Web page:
Digital Transformation (DX) is probably one of the most shopworn and tiresome terms in the technology industry today. But what does it mean?
Here’s how to make sense of digital transformation (DX) if you’re running a small business. And how to avoid some of the repercussions of the worldwide financial meltdown.
In general, it refers to technology to digitize an organization’s data and processes to improve its efficiency.
On the other hand, DX isn’t just about duplicating an existing process in digital form. It’s all about utilizing digital technologies to improve processes and transform businesses.
While efficiency is a significant benefit, it is not the most important. DX can accelerate time to market, improve customer experience, and boost collaboration and innovation. That is contingent on an organization’s mindset and personnel. As a result, DX necessitates a shift in organizational culture.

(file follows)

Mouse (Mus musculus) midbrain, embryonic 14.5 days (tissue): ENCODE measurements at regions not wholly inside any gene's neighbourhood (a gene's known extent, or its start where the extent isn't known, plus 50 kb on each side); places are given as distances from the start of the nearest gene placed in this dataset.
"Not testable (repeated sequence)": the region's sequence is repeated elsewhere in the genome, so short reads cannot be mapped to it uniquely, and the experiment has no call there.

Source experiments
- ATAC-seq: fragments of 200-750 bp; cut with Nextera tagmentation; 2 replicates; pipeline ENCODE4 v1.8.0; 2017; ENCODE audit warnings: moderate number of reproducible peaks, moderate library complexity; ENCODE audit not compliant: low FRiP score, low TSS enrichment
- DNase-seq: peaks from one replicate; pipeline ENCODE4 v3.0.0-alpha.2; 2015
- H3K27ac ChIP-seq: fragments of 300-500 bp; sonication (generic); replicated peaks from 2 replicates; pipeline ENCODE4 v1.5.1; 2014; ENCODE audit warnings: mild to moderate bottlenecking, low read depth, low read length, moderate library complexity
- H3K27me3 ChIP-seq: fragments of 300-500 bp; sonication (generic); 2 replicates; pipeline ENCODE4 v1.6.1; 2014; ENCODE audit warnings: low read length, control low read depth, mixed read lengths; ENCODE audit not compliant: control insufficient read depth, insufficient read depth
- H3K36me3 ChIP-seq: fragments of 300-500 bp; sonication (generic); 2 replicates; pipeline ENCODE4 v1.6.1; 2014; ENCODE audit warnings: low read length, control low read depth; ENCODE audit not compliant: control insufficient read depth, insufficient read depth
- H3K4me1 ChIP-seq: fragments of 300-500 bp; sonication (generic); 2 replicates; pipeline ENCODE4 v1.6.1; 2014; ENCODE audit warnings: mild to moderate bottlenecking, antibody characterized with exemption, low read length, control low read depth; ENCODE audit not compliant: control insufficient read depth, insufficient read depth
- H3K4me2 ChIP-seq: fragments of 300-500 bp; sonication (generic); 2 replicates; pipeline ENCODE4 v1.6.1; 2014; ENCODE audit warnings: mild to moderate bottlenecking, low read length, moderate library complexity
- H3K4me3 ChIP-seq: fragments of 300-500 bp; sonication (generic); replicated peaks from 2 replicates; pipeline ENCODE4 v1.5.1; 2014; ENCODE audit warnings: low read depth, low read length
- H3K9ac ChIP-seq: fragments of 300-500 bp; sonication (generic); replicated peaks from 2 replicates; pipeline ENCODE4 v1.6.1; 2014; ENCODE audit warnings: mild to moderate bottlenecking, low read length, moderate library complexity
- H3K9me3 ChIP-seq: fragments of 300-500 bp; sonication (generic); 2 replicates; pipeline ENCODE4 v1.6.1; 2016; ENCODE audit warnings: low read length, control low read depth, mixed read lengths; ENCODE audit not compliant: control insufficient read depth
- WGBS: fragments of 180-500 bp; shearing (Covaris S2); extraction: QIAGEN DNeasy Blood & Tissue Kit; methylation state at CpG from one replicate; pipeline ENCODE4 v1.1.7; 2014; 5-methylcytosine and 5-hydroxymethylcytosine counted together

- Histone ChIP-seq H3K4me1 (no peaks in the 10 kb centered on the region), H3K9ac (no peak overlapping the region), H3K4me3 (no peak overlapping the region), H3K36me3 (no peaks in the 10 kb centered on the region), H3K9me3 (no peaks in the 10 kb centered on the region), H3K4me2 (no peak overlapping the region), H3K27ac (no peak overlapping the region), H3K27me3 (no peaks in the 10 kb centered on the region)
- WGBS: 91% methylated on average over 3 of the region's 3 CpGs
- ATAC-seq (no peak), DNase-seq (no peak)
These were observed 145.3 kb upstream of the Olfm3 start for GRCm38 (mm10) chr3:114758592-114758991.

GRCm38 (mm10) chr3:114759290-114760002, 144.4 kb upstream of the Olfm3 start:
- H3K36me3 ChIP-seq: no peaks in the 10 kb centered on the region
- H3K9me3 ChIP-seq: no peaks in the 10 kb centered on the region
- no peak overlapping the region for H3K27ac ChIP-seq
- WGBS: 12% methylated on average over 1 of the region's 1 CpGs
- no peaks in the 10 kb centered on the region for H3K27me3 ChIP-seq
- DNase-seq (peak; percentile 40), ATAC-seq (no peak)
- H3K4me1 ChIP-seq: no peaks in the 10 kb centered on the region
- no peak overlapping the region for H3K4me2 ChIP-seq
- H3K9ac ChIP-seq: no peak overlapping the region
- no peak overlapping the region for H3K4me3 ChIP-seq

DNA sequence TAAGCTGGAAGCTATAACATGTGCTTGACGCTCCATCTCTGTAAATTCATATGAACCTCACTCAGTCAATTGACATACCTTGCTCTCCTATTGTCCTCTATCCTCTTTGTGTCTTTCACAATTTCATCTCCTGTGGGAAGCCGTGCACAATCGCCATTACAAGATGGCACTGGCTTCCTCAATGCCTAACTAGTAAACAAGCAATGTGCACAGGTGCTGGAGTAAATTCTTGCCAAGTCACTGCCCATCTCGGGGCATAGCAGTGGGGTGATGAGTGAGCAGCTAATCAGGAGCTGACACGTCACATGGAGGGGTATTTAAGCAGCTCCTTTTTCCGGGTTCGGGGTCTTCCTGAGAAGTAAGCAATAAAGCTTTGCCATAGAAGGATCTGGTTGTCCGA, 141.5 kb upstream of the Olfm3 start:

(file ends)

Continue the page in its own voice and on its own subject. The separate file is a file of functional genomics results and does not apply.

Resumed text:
Digital transformation is a multibillion-dollar industry.
Everywhere you look, people are flinging ever-increasing amounts of technology solutions to problems in the hopes of boosting revenue and profits. What are the options for a small business?
1. Don’t be alarmed.
Yes, businesses are spending trillions, but they may be squandering a significant portion of that money on large-scale investments that have no business value.
Over half of the companies surveyed (53 percent) said they were not prepared to use new technologies like artificial intelligence (AI) or facial recognition that they planned to acquire, according to a recent survey by PointSource (via Information Week).